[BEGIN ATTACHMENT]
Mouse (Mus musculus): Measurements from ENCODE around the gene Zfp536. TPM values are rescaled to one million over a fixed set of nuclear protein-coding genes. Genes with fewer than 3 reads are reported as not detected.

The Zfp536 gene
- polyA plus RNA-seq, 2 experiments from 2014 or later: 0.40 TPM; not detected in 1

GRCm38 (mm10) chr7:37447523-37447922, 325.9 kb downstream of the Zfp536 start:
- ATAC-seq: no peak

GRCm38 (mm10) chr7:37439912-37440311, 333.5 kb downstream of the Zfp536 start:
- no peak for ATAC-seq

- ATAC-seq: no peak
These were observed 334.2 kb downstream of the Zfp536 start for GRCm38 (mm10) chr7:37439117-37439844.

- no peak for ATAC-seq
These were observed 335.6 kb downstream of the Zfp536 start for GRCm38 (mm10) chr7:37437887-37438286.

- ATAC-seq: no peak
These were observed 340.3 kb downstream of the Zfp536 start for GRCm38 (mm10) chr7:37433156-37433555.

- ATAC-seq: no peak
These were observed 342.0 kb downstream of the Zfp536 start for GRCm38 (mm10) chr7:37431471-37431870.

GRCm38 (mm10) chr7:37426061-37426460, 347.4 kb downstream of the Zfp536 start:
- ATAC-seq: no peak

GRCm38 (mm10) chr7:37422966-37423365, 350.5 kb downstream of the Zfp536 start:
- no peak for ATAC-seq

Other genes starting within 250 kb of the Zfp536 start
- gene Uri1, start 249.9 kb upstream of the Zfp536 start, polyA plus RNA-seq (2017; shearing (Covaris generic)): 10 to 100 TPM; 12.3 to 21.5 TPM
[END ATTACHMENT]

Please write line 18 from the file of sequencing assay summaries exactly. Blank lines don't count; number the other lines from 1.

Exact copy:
GRCm38 (mm10) chr7:37422966-37423365, 350.5 kb downstream of the Zfp536 start: